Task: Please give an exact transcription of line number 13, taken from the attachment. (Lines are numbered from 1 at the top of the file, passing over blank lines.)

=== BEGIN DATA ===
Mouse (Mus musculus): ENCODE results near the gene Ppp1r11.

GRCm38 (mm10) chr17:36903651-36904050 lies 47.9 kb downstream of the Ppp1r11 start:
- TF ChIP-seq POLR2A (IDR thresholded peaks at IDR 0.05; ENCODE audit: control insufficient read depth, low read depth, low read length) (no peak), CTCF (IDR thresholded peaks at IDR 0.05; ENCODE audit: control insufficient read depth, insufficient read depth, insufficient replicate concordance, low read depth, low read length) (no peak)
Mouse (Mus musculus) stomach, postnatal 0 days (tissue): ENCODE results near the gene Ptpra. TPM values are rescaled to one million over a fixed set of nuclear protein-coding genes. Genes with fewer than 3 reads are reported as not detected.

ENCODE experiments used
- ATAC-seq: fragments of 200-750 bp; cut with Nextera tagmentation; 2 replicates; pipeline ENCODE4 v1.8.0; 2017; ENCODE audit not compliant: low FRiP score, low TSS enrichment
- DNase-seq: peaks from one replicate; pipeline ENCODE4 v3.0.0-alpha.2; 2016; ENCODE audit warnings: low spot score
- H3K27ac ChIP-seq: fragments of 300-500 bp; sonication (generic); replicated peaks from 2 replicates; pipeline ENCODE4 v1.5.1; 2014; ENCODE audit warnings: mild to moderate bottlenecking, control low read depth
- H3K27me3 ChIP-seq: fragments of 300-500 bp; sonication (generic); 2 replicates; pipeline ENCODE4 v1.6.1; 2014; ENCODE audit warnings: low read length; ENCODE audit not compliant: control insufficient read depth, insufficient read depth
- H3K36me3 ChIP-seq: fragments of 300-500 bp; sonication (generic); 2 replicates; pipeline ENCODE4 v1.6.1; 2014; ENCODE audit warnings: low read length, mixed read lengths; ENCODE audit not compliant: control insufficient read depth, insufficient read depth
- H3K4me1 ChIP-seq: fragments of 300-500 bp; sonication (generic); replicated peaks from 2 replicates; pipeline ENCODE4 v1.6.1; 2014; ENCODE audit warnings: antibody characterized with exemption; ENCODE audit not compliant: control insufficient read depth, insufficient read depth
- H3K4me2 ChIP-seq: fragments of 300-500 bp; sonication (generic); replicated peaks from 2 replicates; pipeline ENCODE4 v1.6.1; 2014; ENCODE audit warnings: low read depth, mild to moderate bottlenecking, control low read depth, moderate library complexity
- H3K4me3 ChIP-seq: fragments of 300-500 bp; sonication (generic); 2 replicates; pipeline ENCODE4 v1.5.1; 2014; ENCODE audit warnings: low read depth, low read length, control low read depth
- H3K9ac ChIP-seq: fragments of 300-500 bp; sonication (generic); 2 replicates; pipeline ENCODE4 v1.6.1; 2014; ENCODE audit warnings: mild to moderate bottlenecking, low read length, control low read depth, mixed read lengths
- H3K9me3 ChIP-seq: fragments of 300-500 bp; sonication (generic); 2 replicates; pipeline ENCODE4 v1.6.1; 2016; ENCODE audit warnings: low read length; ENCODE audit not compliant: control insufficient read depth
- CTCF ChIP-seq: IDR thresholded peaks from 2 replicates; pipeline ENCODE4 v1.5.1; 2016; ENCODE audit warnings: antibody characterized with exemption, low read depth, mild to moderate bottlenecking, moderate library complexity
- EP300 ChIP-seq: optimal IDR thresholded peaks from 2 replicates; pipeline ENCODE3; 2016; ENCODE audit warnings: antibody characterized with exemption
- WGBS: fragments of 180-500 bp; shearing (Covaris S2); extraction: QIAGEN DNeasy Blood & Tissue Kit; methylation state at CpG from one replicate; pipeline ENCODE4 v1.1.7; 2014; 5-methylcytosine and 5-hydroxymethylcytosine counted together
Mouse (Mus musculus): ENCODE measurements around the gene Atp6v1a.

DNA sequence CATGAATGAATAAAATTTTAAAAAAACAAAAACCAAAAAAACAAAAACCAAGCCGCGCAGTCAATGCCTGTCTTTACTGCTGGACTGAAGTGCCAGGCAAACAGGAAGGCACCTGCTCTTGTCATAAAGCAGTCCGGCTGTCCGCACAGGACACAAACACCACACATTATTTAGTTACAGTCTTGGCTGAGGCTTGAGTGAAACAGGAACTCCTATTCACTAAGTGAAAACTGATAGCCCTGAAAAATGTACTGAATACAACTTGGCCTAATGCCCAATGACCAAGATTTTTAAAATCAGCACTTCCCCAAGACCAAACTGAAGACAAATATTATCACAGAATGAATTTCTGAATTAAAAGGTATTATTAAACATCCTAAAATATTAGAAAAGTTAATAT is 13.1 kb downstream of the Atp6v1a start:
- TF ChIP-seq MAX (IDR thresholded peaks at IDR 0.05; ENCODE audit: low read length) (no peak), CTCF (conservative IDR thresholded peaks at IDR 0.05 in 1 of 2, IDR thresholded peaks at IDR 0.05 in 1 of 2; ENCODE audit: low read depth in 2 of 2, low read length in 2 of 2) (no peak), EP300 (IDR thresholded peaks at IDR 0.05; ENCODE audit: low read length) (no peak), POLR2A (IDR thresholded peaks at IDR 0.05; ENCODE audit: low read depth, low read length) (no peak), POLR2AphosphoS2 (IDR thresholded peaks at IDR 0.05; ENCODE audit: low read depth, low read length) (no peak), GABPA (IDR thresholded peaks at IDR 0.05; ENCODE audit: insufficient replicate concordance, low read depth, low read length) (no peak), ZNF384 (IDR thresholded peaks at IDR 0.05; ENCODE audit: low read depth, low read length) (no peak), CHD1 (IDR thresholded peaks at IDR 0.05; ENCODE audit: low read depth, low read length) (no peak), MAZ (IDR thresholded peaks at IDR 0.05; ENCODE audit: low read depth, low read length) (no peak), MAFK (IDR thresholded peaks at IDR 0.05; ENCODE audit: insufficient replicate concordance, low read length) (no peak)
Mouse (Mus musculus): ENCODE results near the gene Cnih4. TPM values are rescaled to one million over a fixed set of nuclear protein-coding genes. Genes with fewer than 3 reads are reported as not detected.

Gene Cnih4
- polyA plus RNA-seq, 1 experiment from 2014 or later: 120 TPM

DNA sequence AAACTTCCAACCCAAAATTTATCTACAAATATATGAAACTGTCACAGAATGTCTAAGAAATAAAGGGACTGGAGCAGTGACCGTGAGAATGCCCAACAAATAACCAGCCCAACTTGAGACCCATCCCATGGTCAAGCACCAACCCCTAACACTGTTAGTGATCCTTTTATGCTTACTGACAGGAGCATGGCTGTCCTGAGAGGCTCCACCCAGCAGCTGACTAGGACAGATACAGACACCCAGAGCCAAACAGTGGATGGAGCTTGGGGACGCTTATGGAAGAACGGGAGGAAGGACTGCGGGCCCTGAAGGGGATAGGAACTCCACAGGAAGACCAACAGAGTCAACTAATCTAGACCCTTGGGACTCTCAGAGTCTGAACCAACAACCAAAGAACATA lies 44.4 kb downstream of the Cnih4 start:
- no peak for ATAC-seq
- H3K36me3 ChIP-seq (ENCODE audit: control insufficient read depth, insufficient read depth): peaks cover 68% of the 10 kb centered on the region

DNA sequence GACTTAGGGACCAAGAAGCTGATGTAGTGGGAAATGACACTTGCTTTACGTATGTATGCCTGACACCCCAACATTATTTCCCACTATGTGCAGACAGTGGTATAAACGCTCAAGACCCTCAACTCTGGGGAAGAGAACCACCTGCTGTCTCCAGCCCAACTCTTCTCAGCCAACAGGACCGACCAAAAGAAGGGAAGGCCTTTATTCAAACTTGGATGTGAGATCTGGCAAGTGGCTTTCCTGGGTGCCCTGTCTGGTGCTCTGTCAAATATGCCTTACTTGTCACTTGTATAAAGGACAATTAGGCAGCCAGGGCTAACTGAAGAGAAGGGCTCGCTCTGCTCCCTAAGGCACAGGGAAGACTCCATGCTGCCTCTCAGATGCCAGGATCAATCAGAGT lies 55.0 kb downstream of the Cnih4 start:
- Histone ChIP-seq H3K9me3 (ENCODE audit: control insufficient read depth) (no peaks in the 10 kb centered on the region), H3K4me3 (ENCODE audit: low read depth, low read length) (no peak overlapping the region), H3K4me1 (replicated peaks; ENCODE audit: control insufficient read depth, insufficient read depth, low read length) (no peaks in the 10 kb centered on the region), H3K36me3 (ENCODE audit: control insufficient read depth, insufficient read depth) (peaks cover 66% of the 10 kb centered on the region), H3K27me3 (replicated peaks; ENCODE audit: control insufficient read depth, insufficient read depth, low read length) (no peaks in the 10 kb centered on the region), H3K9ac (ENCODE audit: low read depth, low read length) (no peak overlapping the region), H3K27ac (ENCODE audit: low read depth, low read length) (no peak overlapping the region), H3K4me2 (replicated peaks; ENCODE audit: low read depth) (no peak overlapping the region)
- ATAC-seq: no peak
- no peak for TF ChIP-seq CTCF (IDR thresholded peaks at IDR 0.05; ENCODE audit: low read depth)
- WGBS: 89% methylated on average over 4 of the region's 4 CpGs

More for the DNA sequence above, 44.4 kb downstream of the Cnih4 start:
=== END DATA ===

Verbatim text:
- H3K4me3 ChIP-seq: fragments of 300-500 bp; sonication (generic); 2 replicates; pipeline ENCODE4 v1.5.1; 2014; ENCODE audit warnings: low read depth, low read length, control low read depth